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Re: [Mingw-users] GCC-4.9.3 is now our current release




Hard finding much info about why they decided to use a struct,
but i managed to dig up a really old thread on google about it.

> Originally pthread_t was defined as a pointer (to the opaque pthread_t_
> struct) and later it was changed to a struct containing the original
> pointer plus a sequence counter. This is allowed under both the original
> POSIX Threads Standard and the current Single Unix Specification.
>
> When pthread_t is a simple pointer to a struct some very difficult to
> debug problems arise from the process of freeing and later allocing
> thread structs because new pthread_t handles can acquire the identity of
> previously detached threads. The change to a struct was made, along with
> some changes to their internal managment, in order to guarantee (for
> practical applications) that the pthread_t handle will be unique over the
> life of the running process.
>
> Where application code attempts to compare one pthread_t against another
> directly, a compiler error will be emitted because structs can't be
> compared at that level. This should signal a potentially serious problem
> in the code design, which would go undetected if pthread_t was a scalar.
>
> The POSIX Threading API provides a function named pthread_equal() to
> compare pthread_t thread handles.
>
> Other pthreads implementations, such as Sun's, use an int as the handle
> but do guarantee uniqueness within the process scope. Win32 scalar typed
> thread handles also guarantee uniqueness in system scope. It wasn't clear
> how well the internal management of these handles would scale as the
> number of threads and the fragmentation of the sequence numbering
> increased for applications where thousands or millions of threads are
> created and detached over time. The current management of threads within
> pthreads-win32 using structs for pthread_t, and reusing without ever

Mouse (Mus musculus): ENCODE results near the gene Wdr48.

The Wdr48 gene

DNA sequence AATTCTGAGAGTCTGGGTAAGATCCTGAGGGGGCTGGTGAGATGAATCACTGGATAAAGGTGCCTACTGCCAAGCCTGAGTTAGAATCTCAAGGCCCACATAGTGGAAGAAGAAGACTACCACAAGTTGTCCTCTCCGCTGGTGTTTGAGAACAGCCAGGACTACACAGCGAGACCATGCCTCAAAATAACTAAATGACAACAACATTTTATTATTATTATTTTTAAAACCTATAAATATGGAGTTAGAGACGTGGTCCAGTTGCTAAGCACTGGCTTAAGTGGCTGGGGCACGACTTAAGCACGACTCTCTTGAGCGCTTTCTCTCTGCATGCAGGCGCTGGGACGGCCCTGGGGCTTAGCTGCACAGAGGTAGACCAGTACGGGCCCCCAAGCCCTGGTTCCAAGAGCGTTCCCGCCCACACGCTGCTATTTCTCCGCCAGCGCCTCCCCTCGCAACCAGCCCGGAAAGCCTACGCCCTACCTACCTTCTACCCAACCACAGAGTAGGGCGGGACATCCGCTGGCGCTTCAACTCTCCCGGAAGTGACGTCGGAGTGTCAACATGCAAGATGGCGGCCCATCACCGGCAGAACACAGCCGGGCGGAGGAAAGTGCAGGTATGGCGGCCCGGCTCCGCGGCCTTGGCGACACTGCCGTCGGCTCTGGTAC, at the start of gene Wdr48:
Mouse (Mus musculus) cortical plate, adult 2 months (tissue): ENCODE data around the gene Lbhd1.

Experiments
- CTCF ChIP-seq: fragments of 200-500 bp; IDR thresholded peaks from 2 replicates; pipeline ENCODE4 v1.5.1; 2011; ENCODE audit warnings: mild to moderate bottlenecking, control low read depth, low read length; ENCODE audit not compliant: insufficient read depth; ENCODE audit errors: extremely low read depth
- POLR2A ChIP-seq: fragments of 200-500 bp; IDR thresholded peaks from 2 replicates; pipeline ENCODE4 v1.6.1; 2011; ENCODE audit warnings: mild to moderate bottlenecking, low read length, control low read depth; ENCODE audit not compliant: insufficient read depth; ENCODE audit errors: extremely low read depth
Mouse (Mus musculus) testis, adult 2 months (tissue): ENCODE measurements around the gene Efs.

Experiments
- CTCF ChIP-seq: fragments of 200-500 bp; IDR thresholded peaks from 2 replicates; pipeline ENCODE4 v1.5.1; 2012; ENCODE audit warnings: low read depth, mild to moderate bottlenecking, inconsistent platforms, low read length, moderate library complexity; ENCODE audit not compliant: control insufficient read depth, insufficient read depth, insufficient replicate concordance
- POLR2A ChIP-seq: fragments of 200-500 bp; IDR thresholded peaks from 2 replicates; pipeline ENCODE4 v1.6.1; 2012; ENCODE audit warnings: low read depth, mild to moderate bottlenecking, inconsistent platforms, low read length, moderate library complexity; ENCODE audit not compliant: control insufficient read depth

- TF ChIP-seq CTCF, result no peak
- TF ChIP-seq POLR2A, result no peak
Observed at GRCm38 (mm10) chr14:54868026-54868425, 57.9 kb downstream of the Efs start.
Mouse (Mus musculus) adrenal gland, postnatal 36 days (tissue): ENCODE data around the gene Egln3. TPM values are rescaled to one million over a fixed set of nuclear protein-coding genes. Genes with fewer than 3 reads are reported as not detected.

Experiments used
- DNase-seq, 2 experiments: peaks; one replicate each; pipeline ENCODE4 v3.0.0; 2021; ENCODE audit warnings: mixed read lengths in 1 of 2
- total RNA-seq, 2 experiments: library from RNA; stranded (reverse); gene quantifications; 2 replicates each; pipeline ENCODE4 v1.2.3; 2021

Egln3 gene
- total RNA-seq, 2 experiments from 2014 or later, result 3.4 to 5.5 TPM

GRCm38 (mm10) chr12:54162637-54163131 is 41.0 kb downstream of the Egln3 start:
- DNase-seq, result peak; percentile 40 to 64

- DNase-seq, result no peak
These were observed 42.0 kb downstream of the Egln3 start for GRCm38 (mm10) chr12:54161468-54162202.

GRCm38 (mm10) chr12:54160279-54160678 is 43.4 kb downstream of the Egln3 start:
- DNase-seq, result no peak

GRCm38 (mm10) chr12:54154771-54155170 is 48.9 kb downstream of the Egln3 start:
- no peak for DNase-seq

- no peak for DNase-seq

> freeing them, reduces the management time overheads to a constant, which
> could be important given that pthreads-win32 threads are built on top of
> Win32 threads and will therefore include that management overhead on top
> of their own. The cost is that the memory resources used for thread
> handles will remain at the peak level until the process exits.
>
> While it may be inconvenient for developers to be forced away from making
> assumptions about the internals of pthread_t, the advantage for the
> future development of pthread-win32, as well as those applications that
> use it and other pthread implementations, is that the library is free to
> change pthread_t internals and management as better methods arise.


so it seems the .p pointer is actually correct as pr the description p 
is the original pointer from back before they changed it.

I think i can close the book on it now :) but was nice to have 
confirmation before we start rolling it out.

Thanks for your help.

Regards Ralph Engels

Den 18-03-2016 kl. 04:27 skrev K. Frank:
> Hello Ralph!
>
> On Thu, Mar 17, 2016 at 10:29 PM, ralph engels <ralphengels@xxxxxxxxx> wrote:
>> Ok one bug it seems
>>
>>    __gthread_objc_thread_id (void)
>>    {
>>      if (__gthread_active_p ())
>> +#ifdef PTW32_VERSION
>> +    return (objc_thread_t) __gthrw_(pthread_self) ().x; // was pointer
>> to handle needs to be pointer to scalar
>> ...
> Let me start with my standard disclaimer that I know nothing about
> objective-c.
>
> But this seems fishy to me.
>
> I assume that pthread_self returns a pthread_t, which is:
>
>     typedef struct {
>         void * p;                   /* Pointer to actual object */
>         unsigned int x;             /* Extra information - reuse count etc */
>     } ptw32_handle_t;
>
> I find it hard to believe that the __gthread_objc_thread_id should
> be the x member ("Extra information - reuse count etc").  That
> doesn't seem to be a very plausible thread id.  The p member
> ("Pointer to actual object") I could believe could serve as a thread
> id.
>
> That still leaves the question as to why pthreads wants to use
> the whole structure -- both the p and x members together -- as the
> thread id, but maybe p alone is good enough.  But x alone seems
> unlikely to be able to act as a unique identifier for a specific thread,
> objective-c, or not.
>
> Again, just guesswork on my part, but using x alone does seem
> fishy.
>
>
> Best.
>
>
> K. Frank
>
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